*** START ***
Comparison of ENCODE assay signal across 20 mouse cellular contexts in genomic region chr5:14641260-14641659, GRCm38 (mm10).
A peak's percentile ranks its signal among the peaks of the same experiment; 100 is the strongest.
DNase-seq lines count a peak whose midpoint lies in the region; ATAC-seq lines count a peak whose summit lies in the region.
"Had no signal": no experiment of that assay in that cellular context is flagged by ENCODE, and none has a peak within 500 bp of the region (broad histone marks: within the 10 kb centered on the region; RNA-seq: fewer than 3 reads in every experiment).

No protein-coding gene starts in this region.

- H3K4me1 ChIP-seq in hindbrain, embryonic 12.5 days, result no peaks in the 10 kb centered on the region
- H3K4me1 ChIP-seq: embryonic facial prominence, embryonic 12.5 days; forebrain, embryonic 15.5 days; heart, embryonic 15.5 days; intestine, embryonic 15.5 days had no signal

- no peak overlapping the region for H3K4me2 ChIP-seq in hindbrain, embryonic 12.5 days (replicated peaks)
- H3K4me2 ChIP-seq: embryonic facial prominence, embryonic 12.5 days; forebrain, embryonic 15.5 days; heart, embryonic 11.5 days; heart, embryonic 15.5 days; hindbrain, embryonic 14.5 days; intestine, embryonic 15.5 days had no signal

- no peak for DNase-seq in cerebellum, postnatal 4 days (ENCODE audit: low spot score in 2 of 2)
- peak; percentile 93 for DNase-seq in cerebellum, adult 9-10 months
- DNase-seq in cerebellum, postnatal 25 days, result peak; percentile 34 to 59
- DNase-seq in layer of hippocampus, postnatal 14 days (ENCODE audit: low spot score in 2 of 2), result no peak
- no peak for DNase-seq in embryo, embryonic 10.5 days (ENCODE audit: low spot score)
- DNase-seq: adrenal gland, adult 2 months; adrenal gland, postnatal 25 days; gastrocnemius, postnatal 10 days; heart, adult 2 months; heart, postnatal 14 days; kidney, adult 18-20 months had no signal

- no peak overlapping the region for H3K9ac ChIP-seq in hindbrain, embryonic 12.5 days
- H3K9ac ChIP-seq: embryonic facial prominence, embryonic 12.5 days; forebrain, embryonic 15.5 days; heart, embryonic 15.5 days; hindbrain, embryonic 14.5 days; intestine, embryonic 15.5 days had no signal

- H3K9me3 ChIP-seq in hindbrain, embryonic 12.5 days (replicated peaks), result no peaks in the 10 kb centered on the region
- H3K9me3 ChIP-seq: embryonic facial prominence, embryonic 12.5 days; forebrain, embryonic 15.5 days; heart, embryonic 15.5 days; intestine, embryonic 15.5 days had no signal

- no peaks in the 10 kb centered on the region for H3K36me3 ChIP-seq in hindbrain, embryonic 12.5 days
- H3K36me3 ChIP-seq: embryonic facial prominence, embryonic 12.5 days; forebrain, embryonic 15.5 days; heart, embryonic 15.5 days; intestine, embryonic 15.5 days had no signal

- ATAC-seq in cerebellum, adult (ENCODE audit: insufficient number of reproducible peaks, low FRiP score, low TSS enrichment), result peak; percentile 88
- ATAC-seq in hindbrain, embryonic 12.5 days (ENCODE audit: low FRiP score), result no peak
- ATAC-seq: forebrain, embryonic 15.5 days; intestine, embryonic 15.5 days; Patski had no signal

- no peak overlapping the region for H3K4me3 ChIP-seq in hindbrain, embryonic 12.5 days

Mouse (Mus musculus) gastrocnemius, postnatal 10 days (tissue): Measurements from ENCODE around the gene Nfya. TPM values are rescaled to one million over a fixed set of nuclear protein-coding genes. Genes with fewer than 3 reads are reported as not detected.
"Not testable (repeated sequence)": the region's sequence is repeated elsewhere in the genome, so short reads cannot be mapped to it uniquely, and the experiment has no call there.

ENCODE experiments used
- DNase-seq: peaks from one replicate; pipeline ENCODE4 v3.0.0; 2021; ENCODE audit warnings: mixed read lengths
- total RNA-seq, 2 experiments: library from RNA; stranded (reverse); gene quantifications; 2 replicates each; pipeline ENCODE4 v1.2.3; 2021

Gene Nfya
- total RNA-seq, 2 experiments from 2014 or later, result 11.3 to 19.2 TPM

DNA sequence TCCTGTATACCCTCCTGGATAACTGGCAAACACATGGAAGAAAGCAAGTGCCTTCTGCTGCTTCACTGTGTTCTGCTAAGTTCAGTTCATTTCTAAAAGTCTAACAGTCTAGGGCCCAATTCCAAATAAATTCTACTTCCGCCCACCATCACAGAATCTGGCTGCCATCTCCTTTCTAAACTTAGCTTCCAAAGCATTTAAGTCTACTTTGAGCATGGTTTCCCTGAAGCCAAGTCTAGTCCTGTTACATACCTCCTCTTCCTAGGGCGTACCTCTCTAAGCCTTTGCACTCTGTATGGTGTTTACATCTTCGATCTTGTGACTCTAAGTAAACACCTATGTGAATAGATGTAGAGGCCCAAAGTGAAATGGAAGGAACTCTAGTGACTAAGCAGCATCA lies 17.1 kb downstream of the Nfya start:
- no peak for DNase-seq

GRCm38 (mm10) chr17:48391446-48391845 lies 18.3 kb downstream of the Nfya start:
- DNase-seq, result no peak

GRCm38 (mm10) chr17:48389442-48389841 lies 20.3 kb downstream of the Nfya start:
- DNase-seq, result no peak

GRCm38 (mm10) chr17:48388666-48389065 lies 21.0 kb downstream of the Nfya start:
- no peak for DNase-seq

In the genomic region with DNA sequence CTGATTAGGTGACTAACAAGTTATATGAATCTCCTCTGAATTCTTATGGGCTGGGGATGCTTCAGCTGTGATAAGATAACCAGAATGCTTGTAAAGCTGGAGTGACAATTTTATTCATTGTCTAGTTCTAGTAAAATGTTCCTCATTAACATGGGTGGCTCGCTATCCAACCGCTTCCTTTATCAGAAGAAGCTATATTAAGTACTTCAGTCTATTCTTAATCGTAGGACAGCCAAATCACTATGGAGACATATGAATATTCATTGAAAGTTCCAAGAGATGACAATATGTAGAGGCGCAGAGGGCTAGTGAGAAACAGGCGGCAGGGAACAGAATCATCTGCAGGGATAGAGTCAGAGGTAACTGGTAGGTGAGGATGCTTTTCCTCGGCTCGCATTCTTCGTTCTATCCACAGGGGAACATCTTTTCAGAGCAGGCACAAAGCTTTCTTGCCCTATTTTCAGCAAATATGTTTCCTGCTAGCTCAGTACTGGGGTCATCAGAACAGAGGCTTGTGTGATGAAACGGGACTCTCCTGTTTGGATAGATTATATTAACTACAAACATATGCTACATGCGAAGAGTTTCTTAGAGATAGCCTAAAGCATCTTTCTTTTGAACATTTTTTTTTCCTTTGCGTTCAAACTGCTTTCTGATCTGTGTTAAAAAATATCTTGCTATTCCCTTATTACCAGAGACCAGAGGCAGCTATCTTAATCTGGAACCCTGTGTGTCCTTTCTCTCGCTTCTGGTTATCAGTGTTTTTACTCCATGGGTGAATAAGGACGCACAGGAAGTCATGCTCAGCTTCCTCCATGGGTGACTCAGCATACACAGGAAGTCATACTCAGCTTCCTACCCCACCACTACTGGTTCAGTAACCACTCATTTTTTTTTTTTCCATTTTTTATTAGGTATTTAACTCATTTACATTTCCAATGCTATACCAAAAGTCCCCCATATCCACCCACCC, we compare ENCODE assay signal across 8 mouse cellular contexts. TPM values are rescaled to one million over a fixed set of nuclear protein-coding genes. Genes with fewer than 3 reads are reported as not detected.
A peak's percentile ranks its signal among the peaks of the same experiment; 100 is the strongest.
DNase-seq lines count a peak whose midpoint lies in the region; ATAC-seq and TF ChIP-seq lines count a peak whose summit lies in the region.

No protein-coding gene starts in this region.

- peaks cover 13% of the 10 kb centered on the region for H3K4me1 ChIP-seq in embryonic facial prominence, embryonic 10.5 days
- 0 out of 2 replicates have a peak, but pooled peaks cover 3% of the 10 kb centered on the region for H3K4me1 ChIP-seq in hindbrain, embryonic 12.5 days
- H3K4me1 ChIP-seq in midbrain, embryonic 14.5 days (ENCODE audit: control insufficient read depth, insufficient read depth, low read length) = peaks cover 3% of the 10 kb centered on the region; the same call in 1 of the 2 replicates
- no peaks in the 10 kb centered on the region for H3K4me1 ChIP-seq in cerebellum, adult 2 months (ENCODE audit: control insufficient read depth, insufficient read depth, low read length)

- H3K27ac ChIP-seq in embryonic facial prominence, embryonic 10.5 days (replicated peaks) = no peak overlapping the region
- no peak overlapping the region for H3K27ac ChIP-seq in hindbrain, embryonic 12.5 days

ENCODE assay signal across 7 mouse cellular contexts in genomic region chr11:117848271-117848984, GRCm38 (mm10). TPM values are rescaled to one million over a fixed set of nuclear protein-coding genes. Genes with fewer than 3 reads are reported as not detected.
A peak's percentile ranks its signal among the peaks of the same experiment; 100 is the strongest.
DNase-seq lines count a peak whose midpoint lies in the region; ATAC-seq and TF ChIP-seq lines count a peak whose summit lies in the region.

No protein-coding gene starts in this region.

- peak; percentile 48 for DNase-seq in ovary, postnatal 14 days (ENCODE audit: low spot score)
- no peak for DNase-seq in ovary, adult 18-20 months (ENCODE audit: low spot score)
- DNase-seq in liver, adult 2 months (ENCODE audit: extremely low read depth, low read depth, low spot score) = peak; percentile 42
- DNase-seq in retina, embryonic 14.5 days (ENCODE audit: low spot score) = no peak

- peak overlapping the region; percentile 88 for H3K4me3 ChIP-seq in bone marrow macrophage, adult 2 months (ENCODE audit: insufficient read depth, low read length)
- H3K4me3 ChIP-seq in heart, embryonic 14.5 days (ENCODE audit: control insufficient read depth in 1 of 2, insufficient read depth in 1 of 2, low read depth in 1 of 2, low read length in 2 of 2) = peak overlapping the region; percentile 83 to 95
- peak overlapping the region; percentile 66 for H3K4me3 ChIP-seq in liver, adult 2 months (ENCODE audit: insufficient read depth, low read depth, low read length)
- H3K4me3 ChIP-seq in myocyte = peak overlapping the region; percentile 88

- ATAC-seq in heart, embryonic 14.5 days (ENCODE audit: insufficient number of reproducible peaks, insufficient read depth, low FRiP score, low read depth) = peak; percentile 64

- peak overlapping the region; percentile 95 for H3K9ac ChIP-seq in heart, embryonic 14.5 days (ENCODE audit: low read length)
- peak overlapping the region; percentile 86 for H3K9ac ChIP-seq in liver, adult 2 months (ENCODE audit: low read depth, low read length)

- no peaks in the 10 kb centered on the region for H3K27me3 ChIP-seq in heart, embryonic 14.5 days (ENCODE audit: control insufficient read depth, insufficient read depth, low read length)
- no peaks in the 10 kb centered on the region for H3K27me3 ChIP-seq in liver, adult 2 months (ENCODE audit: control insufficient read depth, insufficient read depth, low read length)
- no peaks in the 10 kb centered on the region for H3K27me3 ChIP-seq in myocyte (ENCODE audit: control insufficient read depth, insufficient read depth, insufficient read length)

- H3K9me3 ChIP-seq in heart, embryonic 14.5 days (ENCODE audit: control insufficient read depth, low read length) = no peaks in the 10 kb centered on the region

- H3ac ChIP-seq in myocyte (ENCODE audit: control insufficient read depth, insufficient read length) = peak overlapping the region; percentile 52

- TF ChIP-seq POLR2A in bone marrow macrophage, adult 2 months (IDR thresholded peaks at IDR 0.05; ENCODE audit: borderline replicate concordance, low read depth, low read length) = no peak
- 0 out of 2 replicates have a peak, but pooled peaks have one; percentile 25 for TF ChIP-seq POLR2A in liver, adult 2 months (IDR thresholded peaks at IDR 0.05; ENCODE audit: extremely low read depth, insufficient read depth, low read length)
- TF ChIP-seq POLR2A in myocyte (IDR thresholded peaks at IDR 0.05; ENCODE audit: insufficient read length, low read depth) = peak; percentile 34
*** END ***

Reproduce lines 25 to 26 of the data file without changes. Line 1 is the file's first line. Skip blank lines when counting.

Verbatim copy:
- no peak overlapping the region for H3K4me3 ChIP-seq in hindbrain, embryonic 12.5 days

Mouse (Mus musculus) gastrocnemius, postnatal 10 days (tissue): Measurements from ENCODE around the gene Nfya. TPM values are rescaled to one million over a fixed set of nuclear protein-coding genes. Genes with fewer than 3 reads are reported as not detected.